Changing Poultry Manure into a
By Don Comis
November 28, 2000
Its a case of three wastes
making a resource. Wastes from drinking water treatment plants and industrial
plants have made poultry litter a safer fertilizer for nearby farms.
Alum in the water treatment residues and iron in certain industrial residues
strongly bind the phosphorus in poultry manure. This reduces water-soluble
concentrations of phosphorus, making it much less likely to wash into
waterways. The water treatment residues also contain liming materials which can
make soils less acidic.
Recycled as fertilizer, manure treated with these byproducts can improve
poor soils inexpensively and help farmers continue to use poultry litter (a
manure and sawdust mixture) as fertilizer. Eton E. Codling, an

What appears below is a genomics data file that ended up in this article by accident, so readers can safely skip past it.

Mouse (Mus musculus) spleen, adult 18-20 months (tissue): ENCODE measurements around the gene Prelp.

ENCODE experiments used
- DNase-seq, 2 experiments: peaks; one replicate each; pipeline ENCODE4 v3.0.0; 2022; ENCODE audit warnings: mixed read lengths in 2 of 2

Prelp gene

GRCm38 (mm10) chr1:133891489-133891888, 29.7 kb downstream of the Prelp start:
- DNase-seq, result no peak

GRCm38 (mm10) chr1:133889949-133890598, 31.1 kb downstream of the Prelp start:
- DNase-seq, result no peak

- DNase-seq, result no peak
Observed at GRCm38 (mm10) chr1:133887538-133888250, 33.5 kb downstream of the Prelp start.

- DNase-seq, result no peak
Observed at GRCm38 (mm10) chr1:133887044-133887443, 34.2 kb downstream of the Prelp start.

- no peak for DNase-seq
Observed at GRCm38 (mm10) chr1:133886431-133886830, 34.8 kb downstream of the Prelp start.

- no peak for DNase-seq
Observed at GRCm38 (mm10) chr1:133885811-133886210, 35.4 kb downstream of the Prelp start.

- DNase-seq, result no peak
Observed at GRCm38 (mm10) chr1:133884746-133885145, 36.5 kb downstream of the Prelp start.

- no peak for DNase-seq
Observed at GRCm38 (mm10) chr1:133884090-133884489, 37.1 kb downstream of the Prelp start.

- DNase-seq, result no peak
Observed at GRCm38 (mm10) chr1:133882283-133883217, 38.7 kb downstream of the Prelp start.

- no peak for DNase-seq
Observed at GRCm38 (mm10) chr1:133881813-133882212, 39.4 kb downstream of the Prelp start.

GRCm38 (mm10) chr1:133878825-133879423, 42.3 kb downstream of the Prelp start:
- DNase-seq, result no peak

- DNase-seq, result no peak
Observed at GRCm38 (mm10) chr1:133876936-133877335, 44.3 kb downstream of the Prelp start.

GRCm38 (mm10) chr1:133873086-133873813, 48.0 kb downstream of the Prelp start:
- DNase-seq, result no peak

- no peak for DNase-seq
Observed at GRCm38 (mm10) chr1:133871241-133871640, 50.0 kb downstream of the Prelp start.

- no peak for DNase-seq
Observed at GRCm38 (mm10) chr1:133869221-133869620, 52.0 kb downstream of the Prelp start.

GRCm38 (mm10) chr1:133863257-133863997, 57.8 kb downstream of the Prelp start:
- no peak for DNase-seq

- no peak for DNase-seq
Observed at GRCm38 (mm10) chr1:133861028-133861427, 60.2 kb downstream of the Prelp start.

Agricultural Research Service soil
scientist at Beltsville, Md., made the finding in a lab study announced in the
current issue of the Journal
of Environmental Quality. ARS is the chief scientific research agency
for the U.S. Department of Agriculture.
Spurred by toxic outbreaks of the microbe Pfiesteria piscicida in
tributaries of the Chesapeake Bay, Maryland is phasing in the countrys
strictest limitations on farm use of poultry litter and other phosphorus
fertilizers. Phosphorus washed into waterways is thought to be a possible cause
of Pfiesteria outbreaks. Farmers with soils measured at the highest levels of
water-soluble phosphorus would not be able to apply poultry litter or other
phosphorus fertilizer until the levels subsided.
In his lab study, Codling used soils and poultry litter from three such
farms--all long- established poultry farms--along with byproducts from
Chesapeake Bay area facilities. He plans to test the litter-byproduct mixtures
in corn and soybean fields on these farms.
Scientific contact: Eton E. Codling, ARS
Laboratory, Beltsville, Md., phone (301) 504-5708, fax (301) 504-5048,